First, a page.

You may know vitamin D, often referred to as the “sunshine vitamin,” because of its role in helping to maintain strong bones. But did you know that it plays a role in immunity, brain and fetal development and heart function as well? Vitamin D has anti-inflammatory properties, preventing the release of pro-inflammatory mediators by blood cells. Have you had your vitamin D levels checked in the past year? If not, I encourage you to do so.
Vitamin D is often called the sunshine vitamin because our bodies can synthesize it through sunlight exposure to our skin.
Vitamin D was discovered in the early 1900s in western Europe, as researchers were trying to find a cure for a condition called rickets, where children’s bones become extremely soft and children are knock-kneed. Luckily, rickets and the adult version, osteomalacia, are uncommon in the US today. The Institute of Medicine, which sets the recommended daily intakes for vitamins and minerals to avoid deficiency disease among the US population, recommends a vitamin D intake of 400IU for infants, 600IU for children and most adults, and 800IU for those over age 71. This level is set to prevent rickets and osteomalacia across the population. But is this level sufficient to prevent other conditions?
Vitamin D deficiency, as measured by blood levels, has become more common in recent years. Is it because we wear more sunscreen, our bodies have a reduced ability to create vitamin D through our skin as we age, a population increase in obesity is affecting absorption, that we aren’t eating enough foods with vitamin D, or perhaps another reason?
While not definitive, epidemiological studies have demonstrated a correlation between vitamin D and autoimmune disease, where low blood levels of vitamin D are associated with autoimmune diseases like Hashimoto’s thyroiditis (autoimmune hypothyroid), Type 1 Diabetes Mellitus, multiple sclerosis (MS), rheumatoid arthritis (RA), and inflammatory bowel disease (IBD), to name a few. Given that autoimmune disease is rapidly rising, this is clearly an area for further research.*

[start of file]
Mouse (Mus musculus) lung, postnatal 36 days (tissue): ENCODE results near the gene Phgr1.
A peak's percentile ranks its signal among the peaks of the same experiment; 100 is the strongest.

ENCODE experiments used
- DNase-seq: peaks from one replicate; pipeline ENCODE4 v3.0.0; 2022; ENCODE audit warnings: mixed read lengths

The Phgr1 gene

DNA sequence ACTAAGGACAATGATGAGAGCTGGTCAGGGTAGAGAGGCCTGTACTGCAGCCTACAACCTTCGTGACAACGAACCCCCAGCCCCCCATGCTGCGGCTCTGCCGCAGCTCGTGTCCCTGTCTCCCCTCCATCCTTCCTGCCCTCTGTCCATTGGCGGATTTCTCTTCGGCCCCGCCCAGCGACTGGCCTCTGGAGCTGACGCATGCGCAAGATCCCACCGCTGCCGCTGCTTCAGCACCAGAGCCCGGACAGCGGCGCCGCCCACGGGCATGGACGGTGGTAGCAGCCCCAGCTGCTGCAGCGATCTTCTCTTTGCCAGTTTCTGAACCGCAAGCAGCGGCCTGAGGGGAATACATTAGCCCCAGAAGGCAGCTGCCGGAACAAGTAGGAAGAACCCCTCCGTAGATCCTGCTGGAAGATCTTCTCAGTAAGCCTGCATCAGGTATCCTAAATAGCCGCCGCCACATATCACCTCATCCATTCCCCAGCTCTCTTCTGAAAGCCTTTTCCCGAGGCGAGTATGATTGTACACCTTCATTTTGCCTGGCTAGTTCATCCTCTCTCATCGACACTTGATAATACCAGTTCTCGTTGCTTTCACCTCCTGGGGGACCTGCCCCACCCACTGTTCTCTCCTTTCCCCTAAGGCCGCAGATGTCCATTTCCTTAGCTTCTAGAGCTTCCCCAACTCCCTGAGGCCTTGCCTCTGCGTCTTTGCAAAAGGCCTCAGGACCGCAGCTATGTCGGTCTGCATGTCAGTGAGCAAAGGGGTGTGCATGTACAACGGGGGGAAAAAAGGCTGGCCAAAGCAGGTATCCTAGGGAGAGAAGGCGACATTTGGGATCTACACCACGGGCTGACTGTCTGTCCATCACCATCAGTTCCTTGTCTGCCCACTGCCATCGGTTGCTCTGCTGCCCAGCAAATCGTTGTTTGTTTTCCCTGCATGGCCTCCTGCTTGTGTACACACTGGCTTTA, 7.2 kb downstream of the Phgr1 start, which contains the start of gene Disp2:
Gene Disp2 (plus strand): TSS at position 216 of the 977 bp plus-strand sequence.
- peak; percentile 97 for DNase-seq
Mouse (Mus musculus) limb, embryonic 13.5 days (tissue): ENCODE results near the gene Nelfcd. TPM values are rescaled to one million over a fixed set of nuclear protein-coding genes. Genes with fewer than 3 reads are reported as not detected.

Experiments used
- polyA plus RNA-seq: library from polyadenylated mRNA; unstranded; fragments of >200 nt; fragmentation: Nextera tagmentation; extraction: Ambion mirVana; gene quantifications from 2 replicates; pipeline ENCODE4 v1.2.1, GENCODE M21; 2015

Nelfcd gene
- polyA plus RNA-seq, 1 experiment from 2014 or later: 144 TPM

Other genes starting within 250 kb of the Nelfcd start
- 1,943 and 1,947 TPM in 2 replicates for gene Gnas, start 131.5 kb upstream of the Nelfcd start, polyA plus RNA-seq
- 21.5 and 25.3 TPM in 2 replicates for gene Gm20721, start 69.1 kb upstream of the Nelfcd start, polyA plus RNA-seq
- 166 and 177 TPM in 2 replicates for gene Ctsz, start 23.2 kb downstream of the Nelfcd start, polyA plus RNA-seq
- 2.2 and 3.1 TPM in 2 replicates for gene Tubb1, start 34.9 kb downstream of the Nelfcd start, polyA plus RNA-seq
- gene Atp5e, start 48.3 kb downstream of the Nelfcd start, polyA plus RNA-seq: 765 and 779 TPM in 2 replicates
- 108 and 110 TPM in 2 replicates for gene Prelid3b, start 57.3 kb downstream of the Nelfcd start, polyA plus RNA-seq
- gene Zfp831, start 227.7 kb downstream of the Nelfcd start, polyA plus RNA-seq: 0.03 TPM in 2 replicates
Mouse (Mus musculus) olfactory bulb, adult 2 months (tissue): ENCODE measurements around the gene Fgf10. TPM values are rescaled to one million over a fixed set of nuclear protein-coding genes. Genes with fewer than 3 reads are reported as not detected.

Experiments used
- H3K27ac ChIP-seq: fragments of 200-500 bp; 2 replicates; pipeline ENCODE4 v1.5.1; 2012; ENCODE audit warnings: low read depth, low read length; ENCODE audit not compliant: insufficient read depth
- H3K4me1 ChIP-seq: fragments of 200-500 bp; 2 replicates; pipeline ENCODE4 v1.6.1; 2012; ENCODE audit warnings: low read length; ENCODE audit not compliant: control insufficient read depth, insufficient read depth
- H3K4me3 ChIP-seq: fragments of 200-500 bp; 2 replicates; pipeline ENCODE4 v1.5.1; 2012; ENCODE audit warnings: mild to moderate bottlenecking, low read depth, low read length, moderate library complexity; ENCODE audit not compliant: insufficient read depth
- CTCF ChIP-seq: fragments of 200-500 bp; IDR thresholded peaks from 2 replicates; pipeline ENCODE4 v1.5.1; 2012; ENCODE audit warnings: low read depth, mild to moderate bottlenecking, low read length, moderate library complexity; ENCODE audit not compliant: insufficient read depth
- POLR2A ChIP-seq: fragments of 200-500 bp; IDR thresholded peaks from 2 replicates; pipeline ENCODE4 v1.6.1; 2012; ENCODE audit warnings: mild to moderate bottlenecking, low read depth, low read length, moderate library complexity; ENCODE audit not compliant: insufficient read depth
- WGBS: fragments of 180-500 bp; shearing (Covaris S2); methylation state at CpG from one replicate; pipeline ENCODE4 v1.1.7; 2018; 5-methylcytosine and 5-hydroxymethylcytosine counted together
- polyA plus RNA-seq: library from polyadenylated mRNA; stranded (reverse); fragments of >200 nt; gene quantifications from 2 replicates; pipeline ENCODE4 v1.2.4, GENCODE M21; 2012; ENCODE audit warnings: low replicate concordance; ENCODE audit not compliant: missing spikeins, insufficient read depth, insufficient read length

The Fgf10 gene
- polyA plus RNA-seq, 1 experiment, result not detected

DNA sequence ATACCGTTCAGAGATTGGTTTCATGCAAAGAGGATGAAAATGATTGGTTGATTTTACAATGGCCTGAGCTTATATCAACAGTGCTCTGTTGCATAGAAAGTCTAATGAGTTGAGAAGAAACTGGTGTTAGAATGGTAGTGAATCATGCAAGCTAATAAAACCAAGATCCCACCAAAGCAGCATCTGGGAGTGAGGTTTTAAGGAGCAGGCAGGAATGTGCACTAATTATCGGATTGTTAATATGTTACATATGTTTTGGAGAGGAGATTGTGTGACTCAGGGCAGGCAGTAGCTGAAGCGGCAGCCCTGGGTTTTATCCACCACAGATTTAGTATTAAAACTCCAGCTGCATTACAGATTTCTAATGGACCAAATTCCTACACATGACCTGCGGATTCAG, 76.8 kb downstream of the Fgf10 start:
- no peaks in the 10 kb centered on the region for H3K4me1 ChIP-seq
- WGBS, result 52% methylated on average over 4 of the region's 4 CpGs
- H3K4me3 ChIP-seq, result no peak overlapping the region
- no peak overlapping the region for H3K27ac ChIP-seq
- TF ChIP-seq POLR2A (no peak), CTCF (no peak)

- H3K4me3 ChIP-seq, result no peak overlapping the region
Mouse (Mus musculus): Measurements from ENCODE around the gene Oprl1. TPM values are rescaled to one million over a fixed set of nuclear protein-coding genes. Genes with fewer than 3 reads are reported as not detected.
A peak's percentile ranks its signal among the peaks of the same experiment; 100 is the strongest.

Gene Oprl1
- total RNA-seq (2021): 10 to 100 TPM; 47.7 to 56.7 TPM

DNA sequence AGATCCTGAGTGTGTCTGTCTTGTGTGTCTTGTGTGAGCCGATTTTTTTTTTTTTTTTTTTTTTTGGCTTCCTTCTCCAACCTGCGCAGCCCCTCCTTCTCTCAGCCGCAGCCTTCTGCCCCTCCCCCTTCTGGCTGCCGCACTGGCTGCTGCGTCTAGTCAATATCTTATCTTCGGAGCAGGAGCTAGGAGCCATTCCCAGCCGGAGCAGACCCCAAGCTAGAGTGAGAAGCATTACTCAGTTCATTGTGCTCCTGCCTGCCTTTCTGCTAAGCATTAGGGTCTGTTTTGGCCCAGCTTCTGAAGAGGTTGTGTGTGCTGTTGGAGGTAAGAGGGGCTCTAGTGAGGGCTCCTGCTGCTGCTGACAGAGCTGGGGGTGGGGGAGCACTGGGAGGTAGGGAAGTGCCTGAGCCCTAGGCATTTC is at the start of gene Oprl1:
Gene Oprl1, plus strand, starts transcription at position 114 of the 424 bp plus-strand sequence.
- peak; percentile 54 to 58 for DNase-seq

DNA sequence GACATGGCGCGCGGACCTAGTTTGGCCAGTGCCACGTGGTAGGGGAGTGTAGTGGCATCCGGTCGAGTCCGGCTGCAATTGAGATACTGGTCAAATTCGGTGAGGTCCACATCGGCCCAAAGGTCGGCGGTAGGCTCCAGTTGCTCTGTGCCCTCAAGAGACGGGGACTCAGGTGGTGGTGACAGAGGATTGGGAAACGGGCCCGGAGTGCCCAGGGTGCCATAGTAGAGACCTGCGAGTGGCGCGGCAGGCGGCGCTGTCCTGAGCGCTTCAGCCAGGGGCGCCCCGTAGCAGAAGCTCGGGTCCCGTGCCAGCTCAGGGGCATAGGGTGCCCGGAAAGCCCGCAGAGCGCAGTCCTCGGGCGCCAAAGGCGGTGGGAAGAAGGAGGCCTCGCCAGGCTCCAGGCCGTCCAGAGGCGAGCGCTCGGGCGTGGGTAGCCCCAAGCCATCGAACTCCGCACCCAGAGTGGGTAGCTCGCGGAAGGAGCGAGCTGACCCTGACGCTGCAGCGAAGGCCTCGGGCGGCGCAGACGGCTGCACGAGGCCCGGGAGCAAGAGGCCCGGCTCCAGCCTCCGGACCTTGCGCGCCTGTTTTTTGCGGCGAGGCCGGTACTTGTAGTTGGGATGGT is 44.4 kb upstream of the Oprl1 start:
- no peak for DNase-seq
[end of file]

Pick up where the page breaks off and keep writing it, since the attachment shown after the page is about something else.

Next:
What is an appropriate blood level? Most US labs set the reference range for normal vitamin D blood levels at 30-100 ng/mL, though many experts and research supports levels of 50-80 ng/mL. Levels over 100 ng/mL can be cause for concern.
So, what should you do?
- Get your vitamin D levels checked at least once a year!
- If your levels are below 50 ng/mL, supplement and/or increase your dietary intake of vitamin D-rich foods
- Spend some time outside every day. It’s not only good for making vitamin D; research shows it improves mood and overall health too!
If you are looking to increase your dietary intake of vitamin D, you’ll want to focus on fish oils, fatty fish, egg yolk, fortified milk and juice and fortified cereals. The best dietary sources are cod liver oil (1 Tablespoon = 1300IU), swordfish (3oz.= 550IU) and sockeye salmon (3 oz = 450 IU). Note: Milk in the Unites States is fortified with 100IU per cup, but foods made from milk, like yogurt and cheese, are usually not fortified.
In terms of supplements: For your average adult, taking a supplement of 1000IU in the form of D3 is appropriate, especially during the winter and spring months when our stores may be lower because of decreased sunlight exposure in the fall and winter. There’s no need to megadose, as this is a fat-soluble vitamin. Of course, getting your doctor to check your vitamin D levels is always the best strategy because you can then fine-tune your supplement dose. The current tolerable upper limit intake as established by the Institute of Medicine is 4000IU/day, though some practitioners recommend higher doses to those who are deficient.
Additional Resource: National Institutes of Health, Office of Dietary Supplements. Vitamin D Fact Sheet
*The National Institutes of Health estimates that 23.5 million Americans currently have an autoimmune disease. To put that in perspective: cancer affects 9 million and heart disease, 22 million.
The advice provided herein is general advice and does not take into account individual health conditions, medications and other supplements. If you are pregnant or are a parent to an infant, there are additional considerations not contained in this post. Before starting any supplements, I highly recommend speaking to your doctor, Registered Dietitian or licensed nutritionist.